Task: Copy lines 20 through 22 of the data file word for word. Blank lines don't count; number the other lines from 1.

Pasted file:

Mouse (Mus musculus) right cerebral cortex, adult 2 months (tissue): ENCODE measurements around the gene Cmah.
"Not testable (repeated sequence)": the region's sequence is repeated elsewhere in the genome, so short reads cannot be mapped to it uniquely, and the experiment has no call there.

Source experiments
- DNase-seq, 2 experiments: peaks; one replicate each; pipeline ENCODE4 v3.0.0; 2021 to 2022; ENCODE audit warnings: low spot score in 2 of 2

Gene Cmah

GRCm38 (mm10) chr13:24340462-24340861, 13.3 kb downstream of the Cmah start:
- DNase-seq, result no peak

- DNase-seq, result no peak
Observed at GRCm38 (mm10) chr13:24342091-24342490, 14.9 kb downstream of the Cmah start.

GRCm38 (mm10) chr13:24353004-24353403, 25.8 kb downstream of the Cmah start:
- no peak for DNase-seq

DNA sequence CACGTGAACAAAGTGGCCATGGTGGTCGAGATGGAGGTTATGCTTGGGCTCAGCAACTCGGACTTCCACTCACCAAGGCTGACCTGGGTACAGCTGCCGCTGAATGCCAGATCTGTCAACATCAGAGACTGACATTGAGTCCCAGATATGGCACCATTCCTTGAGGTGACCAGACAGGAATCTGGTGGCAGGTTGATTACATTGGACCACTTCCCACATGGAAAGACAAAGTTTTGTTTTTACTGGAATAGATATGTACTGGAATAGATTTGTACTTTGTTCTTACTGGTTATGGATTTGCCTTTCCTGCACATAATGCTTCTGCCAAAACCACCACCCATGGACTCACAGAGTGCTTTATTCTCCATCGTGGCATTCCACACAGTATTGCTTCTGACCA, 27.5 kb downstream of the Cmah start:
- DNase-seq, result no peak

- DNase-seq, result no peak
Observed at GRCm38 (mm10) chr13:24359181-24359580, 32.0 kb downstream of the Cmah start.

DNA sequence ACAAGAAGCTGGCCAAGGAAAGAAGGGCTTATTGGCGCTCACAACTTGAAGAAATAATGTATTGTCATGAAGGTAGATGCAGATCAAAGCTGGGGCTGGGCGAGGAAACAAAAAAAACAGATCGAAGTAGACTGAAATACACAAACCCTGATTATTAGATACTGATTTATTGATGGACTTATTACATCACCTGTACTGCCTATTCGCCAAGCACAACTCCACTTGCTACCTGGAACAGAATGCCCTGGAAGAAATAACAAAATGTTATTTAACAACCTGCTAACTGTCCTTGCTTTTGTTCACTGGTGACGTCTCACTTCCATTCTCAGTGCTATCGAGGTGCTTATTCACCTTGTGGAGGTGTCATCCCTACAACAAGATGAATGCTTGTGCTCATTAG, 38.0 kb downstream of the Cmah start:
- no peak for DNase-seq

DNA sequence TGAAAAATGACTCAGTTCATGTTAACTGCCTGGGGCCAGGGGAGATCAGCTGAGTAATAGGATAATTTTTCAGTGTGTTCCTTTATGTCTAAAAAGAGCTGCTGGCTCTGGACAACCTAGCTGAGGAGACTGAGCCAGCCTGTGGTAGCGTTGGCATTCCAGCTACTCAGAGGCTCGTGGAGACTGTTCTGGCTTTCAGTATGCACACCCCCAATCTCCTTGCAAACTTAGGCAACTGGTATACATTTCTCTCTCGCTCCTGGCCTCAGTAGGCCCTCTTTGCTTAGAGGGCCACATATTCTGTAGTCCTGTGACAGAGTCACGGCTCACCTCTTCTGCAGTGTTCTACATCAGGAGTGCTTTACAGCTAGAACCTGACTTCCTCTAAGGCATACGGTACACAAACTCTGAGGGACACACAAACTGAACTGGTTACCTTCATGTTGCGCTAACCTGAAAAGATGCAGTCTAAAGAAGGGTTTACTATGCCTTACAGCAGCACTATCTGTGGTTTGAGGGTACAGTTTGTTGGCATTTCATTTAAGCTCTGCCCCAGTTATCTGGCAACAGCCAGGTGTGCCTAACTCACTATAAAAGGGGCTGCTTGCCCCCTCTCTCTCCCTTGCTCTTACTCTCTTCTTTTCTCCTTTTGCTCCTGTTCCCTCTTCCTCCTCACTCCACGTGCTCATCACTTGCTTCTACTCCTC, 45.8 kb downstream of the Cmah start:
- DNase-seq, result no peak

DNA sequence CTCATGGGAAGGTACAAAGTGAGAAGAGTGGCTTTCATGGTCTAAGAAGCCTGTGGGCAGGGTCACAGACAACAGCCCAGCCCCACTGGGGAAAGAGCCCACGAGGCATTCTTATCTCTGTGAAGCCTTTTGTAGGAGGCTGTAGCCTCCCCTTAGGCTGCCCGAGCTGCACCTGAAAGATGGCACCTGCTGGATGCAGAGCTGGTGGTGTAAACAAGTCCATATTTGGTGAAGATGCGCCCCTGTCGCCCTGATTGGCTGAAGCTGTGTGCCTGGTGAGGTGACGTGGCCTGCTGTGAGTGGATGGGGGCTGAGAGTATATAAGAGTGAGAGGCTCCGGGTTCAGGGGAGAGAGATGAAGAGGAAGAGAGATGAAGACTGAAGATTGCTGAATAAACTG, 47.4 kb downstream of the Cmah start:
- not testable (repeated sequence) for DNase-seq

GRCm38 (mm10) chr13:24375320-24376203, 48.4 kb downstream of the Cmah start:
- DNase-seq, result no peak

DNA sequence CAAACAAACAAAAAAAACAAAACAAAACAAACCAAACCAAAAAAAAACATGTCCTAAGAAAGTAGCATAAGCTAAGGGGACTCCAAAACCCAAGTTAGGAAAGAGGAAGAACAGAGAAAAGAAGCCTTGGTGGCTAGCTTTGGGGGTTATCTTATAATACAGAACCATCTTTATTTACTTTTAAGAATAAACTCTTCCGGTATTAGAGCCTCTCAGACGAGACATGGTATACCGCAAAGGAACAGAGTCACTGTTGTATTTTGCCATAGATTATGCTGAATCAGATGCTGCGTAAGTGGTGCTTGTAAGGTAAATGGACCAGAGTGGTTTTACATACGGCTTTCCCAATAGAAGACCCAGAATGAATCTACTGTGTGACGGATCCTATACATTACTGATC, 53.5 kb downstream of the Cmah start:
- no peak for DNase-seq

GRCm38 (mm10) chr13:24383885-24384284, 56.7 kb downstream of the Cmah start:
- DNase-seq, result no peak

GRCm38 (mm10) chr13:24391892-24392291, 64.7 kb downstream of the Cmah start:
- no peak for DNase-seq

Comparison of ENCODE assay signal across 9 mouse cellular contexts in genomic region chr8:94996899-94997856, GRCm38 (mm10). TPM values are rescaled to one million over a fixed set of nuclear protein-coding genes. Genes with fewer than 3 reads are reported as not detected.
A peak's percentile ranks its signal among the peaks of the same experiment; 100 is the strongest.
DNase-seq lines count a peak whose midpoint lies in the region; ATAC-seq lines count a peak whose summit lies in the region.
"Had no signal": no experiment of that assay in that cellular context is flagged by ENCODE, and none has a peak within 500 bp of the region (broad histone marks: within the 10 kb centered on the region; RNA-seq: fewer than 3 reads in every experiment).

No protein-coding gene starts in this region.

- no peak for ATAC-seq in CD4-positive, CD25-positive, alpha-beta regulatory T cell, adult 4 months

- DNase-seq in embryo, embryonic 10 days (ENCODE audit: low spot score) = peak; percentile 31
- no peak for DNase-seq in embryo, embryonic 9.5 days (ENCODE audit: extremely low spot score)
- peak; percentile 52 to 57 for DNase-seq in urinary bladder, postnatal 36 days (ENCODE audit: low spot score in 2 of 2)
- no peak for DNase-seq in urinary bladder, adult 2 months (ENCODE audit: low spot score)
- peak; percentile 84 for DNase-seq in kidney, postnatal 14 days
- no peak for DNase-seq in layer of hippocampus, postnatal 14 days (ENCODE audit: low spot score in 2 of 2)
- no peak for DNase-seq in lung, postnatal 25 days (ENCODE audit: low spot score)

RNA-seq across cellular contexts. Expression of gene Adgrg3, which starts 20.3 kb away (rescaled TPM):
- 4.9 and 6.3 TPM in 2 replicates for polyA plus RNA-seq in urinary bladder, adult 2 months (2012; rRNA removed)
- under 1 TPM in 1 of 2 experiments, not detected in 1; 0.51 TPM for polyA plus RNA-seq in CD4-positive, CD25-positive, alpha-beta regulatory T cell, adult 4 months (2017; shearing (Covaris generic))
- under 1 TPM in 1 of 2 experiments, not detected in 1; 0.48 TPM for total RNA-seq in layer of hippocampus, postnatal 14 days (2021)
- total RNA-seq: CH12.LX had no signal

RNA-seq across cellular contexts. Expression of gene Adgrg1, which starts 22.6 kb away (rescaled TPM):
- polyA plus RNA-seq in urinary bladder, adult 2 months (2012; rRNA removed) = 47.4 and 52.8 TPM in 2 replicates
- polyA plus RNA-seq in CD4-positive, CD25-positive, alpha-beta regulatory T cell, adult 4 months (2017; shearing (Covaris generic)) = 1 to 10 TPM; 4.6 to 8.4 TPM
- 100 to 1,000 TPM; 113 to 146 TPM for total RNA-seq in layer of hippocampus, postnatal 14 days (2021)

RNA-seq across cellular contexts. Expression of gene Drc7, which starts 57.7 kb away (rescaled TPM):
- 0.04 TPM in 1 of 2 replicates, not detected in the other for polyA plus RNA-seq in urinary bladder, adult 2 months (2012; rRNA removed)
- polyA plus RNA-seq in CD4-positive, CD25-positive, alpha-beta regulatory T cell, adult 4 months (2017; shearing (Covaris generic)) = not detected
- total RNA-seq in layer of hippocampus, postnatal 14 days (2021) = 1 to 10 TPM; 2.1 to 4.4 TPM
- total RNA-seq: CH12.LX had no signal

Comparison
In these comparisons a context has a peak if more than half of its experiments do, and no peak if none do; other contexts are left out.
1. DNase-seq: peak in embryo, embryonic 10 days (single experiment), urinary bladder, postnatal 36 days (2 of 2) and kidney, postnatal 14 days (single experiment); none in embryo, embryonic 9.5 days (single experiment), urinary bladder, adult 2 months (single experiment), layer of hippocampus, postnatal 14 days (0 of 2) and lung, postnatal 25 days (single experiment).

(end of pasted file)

DNA sequence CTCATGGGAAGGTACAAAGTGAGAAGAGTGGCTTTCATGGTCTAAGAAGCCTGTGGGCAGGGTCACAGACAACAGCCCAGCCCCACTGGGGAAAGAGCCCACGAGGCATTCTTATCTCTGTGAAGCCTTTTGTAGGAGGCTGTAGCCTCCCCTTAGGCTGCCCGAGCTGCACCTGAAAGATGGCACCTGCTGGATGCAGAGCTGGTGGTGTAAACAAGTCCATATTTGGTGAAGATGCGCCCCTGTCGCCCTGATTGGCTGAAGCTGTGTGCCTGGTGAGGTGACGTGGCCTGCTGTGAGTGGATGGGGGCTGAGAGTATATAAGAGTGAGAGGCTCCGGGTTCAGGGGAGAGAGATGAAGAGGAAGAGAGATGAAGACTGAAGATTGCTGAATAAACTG, 47.4 kb downstream of the Cmah start:
- not testable (repeated sequence) for DNase-seq

GRCm38 (mm10) chr13:24375320-24376203, 48.4 kb downstream of the Cmah start: